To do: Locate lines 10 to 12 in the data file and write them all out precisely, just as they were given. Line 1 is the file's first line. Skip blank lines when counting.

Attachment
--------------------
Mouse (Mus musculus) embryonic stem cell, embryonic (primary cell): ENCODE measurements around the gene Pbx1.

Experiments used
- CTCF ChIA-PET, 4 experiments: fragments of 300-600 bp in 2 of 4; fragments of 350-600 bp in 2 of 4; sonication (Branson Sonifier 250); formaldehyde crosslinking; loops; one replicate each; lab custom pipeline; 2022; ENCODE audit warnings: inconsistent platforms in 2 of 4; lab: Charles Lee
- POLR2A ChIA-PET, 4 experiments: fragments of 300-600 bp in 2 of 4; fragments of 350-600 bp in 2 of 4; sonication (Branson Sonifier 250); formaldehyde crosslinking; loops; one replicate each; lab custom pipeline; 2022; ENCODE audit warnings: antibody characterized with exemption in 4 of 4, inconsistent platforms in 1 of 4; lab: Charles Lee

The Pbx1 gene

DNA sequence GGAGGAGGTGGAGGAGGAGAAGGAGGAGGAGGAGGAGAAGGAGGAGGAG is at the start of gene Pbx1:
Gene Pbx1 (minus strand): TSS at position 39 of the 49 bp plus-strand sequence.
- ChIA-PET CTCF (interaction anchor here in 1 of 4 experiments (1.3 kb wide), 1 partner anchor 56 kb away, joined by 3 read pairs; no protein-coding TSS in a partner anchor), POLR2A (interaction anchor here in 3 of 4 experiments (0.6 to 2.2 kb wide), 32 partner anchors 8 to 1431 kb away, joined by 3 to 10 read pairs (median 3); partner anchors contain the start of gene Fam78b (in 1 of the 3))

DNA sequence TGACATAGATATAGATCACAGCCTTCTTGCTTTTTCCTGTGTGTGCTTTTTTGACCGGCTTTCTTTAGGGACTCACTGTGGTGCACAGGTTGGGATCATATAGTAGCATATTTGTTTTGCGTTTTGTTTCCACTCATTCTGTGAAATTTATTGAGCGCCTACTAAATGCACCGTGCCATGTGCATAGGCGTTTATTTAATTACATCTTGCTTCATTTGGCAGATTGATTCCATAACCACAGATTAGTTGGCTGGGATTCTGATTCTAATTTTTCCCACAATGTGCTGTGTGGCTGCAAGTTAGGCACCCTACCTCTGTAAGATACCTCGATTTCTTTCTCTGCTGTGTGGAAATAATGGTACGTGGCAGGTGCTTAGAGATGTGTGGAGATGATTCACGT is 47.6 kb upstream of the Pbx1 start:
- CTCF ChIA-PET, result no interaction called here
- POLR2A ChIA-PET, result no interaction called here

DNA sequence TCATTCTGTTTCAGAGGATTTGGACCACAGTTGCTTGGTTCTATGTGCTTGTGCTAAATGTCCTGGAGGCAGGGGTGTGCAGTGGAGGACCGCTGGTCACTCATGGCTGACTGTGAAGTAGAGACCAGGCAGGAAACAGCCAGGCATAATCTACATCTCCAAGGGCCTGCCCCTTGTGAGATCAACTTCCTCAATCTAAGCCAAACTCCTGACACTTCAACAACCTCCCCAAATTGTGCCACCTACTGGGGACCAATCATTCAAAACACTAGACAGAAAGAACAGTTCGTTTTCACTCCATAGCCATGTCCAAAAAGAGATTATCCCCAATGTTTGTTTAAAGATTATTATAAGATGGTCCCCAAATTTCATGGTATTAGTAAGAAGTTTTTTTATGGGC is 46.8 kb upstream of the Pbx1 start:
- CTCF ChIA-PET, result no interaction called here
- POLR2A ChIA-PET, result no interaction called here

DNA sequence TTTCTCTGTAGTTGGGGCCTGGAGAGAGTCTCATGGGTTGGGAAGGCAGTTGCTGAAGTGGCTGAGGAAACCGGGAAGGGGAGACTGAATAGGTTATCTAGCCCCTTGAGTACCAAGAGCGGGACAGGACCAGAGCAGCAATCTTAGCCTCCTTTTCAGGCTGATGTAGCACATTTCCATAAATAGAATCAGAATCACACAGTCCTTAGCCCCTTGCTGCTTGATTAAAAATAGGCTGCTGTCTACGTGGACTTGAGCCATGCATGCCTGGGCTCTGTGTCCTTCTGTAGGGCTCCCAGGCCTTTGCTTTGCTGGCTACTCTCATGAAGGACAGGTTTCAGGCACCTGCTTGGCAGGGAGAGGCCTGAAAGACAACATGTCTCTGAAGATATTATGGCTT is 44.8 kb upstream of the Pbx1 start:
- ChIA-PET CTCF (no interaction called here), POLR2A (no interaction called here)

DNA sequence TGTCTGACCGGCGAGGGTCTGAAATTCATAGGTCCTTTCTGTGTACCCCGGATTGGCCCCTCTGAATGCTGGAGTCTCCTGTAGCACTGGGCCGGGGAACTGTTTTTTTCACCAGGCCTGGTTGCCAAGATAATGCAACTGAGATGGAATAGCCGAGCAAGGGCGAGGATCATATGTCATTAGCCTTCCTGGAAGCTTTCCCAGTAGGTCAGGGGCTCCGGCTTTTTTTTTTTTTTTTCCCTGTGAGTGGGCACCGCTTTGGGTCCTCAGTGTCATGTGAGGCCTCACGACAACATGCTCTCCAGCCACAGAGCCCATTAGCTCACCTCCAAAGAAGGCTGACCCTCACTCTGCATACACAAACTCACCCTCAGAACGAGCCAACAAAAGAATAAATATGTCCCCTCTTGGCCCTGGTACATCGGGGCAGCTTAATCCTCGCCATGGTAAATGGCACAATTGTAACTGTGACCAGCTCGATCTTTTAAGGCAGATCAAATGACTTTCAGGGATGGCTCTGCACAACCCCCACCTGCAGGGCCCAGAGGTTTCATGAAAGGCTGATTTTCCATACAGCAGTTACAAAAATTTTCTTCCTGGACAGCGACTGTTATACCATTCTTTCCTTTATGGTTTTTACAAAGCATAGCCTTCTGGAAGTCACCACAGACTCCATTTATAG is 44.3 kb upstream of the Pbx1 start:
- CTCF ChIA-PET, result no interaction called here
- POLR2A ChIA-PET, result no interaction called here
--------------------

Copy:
- CTCF ChIA-PET, result no interaction called here
- POLR2A ChIA-PET, result no interaction called here

DNA sequence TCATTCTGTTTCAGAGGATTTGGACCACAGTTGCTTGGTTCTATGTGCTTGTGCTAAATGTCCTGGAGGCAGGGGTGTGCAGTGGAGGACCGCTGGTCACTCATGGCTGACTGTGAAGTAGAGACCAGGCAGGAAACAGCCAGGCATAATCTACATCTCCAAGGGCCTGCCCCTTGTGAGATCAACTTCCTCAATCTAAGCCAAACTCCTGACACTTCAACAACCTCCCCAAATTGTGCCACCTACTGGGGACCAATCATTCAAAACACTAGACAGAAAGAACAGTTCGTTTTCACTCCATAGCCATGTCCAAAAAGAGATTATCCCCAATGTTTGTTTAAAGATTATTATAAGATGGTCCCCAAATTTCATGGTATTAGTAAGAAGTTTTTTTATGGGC is 46.8 kb upstream of the Pbx1 start: